Interview with Blabbermouth's Mark Roberts
Our tutor tells all on his new Blabbermouth project and why new artists need "to let the random in"...
Mark is well placed to give some great insight into what it takes to stay interesting.
After years of success on the road and in the studio with the likes of chart toppers D:Ream, Massive Attack and Neneh Cherry alongside teaching, Mark's music currently lies across a wide variety of exciting projects. Perhaps best known as a drummer for hire, he runs Panic Studios and hosts an eclectic radio show on Threads Radio.
His latest endeavour is the eclectic sonic provocation of Blabbermouth, a new musical adventure in collaboration with PiL's Lu Edmonds.
With their debut full length album 'Hörspiel' imminent and featuring a huge range of collaborators including Yat-Kha throat-singer Albert Kuvezin and Mekons singer Sally Timms, we quizzed Mark on the new project, how it started and what makes him and his music tick...
How did Blabbermouth begin?
I met Lu Edmonds many years ago via a manager friend of our’s Jim Chapman. We were introduced together on this album by Babar Luck who used to be the bassist in King Prawn. I was asked to do the drums on the record and kept in contact with Lu as I thought he was a really interesting character. He’s an amazing musician, plays in PiL with John Lydon, he was in the Damned, has played with the Mekons. Plus he plays some really interesting instruments. He has some pedal boards which resemble space ships!
We kept in contact and jammed together a bit. I’m into improvisation and believe that if you get offered musical moments with talented individuals, then you should seize them. So we ended up recording together a few years ago. We sat on the recordings for a bit and Blabbermouth began from there...
How did you put the record together?
The challenge with improv is that you end up with hours of music, which you need to try and make sense of. But Lu is a ProTools master, he has that kind of mind so we sat together for ages listening and pulling out the interesting sections.
What spoke to us was what made the cut, regardless of whether it was a good take or not - this was more about the atmosphere and aesthetic rather than trying to achieve perfection."
Lu is also a great wordsmith and he started cultivating various texts and matching them with musical textures. Each song had a character and came out of that.
I started playing around with synths on different versions of the tracks. I played Lu all the rough sonic pictures I’d come up with, he liked them and it grew from there to the mixing and mastering to the final versions which you can hear on the record.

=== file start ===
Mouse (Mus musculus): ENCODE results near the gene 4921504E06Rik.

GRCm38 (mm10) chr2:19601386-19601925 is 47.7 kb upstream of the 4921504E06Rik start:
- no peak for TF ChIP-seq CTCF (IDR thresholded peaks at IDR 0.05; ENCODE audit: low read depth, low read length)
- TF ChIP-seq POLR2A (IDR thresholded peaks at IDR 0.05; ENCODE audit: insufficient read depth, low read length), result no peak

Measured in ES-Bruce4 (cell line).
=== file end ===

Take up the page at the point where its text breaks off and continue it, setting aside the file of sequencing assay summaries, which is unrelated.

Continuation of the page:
What are your hopes for the release?
We want to get it out to as many people as possible and make the most of the opportunities it creates for us. I believe musicians go through periods - sometimes you’re more open to ideas, other times you’re more closed - I’m definitely going through one of the former.
How does your teaching complement all the other projects you’re working on?
I just do a lot of projects really. A few years ago I didn’t and felt like I was in a bit of a box. Now I’m more comfortable working across different projects whether it be running Panic Studios or drumming.
I’ve always taught from the mid-eighties. I started at Drum Tech when it was one room some time ago. I’ve been at ICMP since 2010 which I’ve loved. I try to open up creativity in students and help them discover what inspires them.
I like introducing various different ways of writing music to my students. There are ways of developing music by tapping into artists like Fela Kuti and music from all over the world that goes beyond sitting in the round in a Nashville style.
For me, I want to open up ears and allow musicians to be themselves and draw on their own creativity rather than imitate on trend sounds. I try and promote creativity and get people triggering and firing."
What’s the secret behind an effective collaboration?
I think when you work with different people, you need to let your collaborator be themselves too. If you ask someone to collaborate, let it be a two way thing rather than just having someone play drums for you. Respect the artist who is coming into collaborate. That makes it more interesting, if you let the random in. Unlikely collaborations can lead to really exciting sounds - be open to them.
What’s your top advice for aspiring musicians on sustaining a career?
It’s about balance these days in music. To have a career you might have to do cover gigs and function bands to earn money. But it’s always thinking about why you did music in the first place. Being an artist is about you discovering what you want to do artistically and not really caring about what people think you should do. Juggle jobs but stay true to the original ideas you had.
There was a turning point for me when I did 25 years of touring, then I decided I wasn’t happy with the direction I was going in, I didn’t only want to keep playing for other people. That led me to where I am now.
Visit Dirter Promotions' website to learn more about their debut album.
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